Celebrate Your Freedom To Read With Banned Books Week!

Every year, certain books are challenged in public schools and libraries for a number of different reasons, including profanity, vulgarity, LGBTQIA+ content, references to magic and witchcraft, going against “family values/morals, being sensitive, controversial, or politically charged, and so on. In order to inform the public about this censorship, the American Library Association’s Office for Intellectual Freedom compiles a list of the top challenged books based on reports and media stories. 

566 books were targeted in 2019, and of those books the most challenged are listed below. You can check all of them out in at least one format from Abbot Public LIbrary, and many are in multiple physical or digital formats. Some even have movies or TV shows based on them, which you can reserve in DVD format for curbside pickup, currently with no charge! 

George by Alex Gino (print, Overdrive/Libby app ebook and e-audiobook, hoopla e-audiobook)

Beyond Magenta: Transgender Teens Speak Out by Susan Kuklin (print and Overdrive/Libby app ebook

A Day in the Life of Marlon Bundo by Jill Twiss, illustrated by EG Keller (Overdrive/Libby app ebook and hoopla ebook)

Sex is a Funny Word by Cory Silverberg, illustrated by Fiona Smyth (print and hoopla ebook)

Prince & Knight by Daniel Haack, illustrated by Stevie Lewis (print only)

I Am Jazz by Jessica Herthel and Jazz Jennings, illustrated by Shelagh McNicholas (print only)

The Handmaid’s Tale by Margaret Atwood (regular print, large print, book on CD, related TV show Seasons 1-3, and Overdrive/Libby app ebooks)

Drama written and illustrated by Raina Telgemeier (print and Overdrive/Libby app ebooks)

The Harry Potter series by J. K. Rowling:

All the Harry Potter books are also available on hoopla in different languages in ebook and audiobook format.

And Tango Makes Three by Peter Parnell and Justin Richardson illustrated by Henry Cole (print and hoopla e-audiobook)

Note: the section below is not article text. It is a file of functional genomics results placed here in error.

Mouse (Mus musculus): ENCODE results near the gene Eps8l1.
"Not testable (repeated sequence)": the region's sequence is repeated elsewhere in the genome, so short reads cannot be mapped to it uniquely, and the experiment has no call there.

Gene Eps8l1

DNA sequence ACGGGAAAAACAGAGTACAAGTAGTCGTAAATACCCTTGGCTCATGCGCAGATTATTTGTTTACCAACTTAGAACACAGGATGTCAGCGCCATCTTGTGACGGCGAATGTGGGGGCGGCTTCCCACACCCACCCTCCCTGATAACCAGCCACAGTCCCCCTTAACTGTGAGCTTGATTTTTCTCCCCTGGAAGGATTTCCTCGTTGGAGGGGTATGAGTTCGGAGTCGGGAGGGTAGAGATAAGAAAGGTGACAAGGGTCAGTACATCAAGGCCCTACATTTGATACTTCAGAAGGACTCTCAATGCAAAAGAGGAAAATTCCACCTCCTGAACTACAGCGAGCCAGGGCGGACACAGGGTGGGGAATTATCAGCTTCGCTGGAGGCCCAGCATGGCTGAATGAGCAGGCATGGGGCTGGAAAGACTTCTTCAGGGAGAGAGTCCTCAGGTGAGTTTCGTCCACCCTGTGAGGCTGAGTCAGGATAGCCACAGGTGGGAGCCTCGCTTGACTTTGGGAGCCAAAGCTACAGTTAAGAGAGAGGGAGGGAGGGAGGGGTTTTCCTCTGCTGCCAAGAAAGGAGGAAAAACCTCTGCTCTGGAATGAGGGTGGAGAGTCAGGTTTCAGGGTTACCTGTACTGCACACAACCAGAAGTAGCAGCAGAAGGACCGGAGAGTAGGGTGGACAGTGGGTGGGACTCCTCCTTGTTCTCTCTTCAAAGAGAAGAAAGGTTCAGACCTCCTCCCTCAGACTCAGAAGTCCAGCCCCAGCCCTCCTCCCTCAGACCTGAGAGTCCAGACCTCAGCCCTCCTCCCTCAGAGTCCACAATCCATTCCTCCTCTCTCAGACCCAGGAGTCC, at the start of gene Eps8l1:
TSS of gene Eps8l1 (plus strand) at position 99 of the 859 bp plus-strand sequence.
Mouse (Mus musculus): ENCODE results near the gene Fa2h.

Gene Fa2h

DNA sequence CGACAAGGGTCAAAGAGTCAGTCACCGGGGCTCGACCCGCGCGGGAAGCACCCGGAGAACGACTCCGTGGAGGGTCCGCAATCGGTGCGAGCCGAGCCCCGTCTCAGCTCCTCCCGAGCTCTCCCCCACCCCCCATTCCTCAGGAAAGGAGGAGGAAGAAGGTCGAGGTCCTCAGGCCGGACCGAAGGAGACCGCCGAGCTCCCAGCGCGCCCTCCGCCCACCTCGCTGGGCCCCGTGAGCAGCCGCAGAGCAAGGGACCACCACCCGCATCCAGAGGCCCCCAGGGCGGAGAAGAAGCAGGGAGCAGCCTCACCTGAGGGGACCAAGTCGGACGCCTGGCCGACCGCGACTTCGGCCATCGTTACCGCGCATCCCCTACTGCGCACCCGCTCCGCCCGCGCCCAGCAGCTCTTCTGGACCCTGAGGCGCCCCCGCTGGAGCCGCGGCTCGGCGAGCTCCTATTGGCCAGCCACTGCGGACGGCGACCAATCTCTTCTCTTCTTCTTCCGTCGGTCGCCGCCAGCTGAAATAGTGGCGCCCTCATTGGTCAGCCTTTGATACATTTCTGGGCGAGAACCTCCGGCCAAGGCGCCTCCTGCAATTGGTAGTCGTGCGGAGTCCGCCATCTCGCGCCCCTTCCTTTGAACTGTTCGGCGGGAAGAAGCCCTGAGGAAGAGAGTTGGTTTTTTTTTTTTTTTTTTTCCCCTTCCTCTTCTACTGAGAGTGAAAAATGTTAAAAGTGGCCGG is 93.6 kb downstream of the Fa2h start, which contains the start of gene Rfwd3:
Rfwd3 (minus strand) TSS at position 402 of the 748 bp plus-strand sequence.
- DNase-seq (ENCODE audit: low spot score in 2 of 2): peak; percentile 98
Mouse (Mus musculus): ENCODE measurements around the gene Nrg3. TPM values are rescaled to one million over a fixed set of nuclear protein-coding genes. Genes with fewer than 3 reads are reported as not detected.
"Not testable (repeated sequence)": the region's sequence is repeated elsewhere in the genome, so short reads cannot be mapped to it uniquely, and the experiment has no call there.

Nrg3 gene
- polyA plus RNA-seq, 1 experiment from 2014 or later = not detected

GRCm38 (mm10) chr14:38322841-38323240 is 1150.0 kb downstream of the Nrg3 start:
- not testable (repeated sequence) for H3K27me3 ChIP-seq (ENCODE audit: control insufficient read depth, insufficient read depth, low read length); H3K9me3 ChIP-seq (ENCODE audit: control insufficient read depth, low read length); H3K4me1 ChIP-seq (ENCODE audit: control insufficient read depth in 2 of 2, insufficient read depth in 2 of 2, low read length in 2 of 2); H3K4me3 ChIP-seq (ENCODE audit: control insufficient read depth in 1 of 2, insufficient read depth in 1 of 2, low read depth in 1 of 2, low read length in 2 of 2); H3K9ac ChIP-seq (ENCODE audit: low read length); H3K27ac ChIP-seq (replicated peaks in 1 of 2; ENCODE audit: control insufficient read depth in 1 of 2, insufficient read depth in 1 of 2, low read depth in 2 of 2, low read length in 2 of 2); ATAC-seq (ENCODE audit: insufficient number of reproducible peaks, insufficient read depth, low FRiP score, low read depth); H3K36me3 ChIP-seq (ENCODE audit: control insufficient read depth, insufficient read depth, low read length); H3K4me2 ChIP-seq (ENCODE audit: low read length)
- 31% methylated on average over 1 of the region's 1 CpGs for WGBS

Celebrate your freedom to read what you choose by reserving the above titles for Curbside Pickup (please read about the process here for reserving titles and setting up an appointment to pick them up), or checking them out online through our digital services.

Find out more about Banned Books Week on the American Library Association website or the Banned Book Week website, including the history of Banned Books Week, virtual events taking place this week, the Top 100 Most Banned and Challenged Books or the decade, and more! 


The History of National Library Week

In 1958, the first National Library week was celebrated. The theme? “Wake Up And Read!” Back in the mid-1950s, Americans were more interested in radios and TVs than in books. The American Library Association and the American Book Publishers believed it was vital for Americans to read, so they founded the National Book Committee in 1954, and together, with help from ALA and the Advertising Council, established National Library Week. Read more about the history of NLW at the ALA website

To this day, National Library Week, now sponsored by ALA, is celebrated for one week in April, with special programs and activities to promote awareness of school, public, academic, and special libraries throughout the nation.

With the outbreak of the COVID-19 pandemic, libraries continue to support their patrons with online collections and services. As an Abbot Public Library cardholder, you can access eBooks, audiobooks, magazines, music, movies, TV shows, and other items from our e-collections from the eBooks, Movies, and More! page, as well as digital resources that can help you learn a new language, do research for a homework project, build your resume, and so much more!

We want to hear from you! Please take a minute to share stories of your favorite Abbot Public Library experiences or tell us why you value the library!